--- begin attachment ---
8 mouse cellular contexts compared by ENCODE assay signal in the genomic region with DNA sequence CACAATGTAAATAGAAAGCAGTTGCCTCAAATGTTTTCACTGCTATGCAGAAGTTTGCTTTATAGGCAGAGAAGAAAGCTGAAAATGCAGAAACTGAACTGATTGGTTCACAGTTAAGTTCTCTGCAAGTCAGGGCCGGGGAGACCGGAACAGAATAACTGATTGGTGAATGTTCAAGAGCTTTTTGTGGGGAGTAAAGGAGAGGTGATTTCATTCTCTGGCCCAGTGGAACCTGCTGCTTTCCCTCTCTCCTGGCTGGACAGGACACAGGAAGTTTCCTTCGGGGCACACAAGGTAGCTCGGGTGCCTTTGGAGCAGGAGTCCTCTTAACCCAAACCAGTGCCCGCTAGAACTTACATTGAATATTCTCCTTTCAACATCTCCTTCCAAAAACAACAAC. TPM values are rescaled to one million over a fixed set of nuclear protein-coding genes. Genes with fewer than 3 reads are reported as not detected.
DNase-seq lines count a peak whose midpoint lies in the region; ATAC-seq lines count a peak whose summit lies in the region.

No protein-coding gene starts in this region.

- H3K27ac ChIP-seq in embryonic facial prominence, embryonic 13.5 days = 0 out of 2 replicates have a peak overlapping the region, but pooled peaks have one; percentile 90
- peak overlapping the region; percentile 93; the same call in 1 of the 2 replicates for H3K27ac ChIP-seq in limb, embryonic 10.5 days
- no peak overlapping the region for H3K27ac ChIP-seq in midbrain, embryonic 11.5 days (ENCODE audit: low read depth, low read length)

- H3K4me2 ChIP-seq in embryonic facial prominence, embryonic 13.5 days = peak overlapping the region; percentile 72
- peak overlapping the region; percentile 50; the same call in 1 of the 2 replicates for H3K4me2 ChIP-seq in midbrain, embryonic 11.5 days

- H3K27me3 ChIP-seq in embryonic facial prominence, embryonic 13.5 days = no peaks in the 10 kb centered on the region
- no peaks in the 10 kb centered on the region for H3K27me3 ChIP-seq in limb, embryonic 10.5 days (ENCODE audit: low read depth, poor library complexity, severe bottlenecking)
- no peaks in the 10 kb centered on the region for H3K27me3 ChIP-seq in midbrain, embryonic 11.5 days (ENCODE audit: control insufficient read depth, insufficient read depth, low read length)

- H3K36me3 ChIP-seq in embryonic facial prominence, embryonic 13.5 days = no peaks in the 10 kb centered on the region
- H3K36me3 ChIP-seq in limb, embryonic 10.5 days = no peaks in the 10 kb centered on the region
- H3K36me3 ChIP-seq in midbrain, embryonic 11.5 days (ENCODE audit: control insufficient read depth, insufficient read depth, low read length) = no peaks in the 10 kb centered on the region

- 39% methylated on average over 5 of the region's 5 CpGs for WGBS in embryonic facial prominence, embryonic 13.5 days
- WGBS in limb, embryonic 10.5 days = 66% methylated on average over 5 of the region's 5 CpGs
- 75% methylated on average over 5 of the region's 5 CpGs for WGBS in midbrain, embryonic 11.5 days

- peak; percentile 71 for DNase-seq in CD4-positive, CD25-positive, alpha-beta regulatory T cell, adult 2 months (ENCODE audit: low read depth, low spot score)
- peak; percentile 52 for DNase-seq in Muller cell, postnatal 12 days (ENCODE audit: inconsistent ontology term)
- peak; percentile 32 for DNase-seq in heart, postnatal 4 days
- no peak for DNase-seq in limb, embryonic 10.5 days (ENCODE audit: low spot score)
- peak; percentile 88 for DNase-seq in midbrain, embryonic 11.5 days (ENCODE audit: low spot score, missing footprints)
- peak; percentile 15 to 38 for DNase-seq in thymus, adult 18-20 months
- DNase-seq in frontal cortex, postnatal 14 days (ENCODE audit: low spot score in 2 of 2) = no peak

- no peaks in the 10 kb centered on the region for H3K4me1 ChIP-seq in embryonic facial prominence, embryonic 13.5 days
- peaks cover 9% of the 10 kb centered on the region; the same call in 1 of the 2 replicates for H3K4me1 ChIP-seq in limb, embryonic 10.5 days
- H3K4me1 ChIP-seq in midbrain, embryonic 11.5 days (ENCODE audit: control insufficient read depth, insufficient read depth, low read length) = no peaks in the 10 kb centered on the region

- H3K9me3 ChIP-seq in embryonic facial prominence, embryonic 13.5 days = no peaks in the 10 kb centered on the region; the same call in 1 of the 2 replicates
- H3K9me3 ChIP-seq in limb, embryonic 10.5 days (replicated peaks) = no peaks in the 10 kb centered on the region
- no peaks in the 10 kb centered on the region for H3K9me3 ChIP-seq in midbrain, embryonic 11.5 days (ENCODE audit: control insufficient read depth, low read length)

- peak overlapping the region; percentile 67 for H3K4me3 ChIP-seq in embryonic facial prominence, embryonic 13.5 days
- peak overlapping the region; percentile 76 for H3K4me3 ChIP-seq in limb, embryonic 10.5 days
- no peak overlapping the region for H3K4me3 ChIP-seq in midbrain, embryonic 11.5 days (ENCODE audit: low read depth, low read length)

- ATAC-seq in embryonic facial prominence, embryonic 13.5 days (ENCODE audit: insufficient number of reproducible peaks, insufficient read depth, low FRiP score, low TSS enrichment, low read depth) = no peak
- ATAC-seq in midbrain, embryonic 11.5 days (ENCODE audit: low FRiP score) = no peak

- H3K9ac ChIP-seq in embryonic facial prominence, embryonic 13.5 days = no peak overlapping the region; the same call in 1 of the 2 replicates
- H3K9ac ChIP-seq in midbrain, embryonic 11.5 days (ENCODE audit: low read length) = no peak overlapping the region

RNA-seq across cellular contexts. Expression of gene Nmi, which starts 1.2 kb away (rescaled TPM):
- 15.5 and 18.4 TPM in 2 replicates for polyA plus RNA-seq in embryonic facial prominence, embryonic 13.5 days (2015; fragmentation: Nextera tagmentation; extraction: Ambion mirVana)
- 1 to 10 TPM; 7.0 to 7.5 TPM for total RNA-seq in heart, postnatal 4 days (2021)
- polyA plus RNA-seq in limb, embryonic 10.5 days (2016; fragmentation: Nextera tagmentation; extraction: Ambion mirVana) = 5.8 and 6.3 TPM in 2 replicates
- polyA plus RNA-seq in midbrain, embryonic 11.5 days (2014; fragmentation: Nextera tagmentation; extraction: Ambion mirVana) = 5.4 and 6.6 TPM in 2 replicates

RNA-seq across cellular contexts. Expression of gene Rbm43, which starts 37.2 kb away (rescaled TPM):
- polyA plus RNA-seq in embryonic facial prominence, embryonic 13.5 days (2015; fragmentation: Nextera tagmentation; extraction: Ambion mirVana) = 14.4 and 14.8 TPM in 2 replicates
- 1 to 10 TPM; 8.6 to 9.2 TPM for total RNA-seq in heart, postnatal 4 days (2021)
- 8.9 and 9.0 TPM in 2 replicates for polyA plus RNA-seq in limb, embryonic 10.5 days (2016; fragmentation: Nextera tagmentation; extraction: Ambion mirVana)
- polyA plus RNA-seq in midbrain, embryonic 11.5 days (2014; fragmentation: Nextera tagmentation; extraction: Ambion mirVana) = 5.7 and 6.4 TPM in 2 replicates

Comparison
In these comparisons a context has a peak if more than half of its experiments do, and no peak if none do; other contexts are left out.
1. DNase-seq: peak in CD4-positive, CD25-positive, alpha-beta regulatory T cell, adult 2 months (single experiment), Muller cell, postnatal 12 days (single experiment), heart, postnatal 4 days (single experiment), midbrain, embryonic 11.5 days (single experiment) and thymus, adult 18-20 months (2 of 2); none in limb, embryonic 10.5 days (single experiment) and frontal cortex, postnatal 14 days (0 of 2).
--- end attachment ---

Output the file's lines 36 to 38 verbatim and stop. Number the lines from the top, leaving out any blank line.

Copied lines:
- H3K9ac ChIP-seq in embryonic facial prominence, embryonic 13.5 days = no peak overlapping the region; the same call in 1 of the 2 replicates
- H3K9ac ChIP-seq in midbrain, embryonic 11.5 days (ENCODE audit: low read length) = no peak overlapping the region

RNA-seq across cellular contexts. Expression of gene Nmi, which starts 1.2 kb away (rescaled TPM):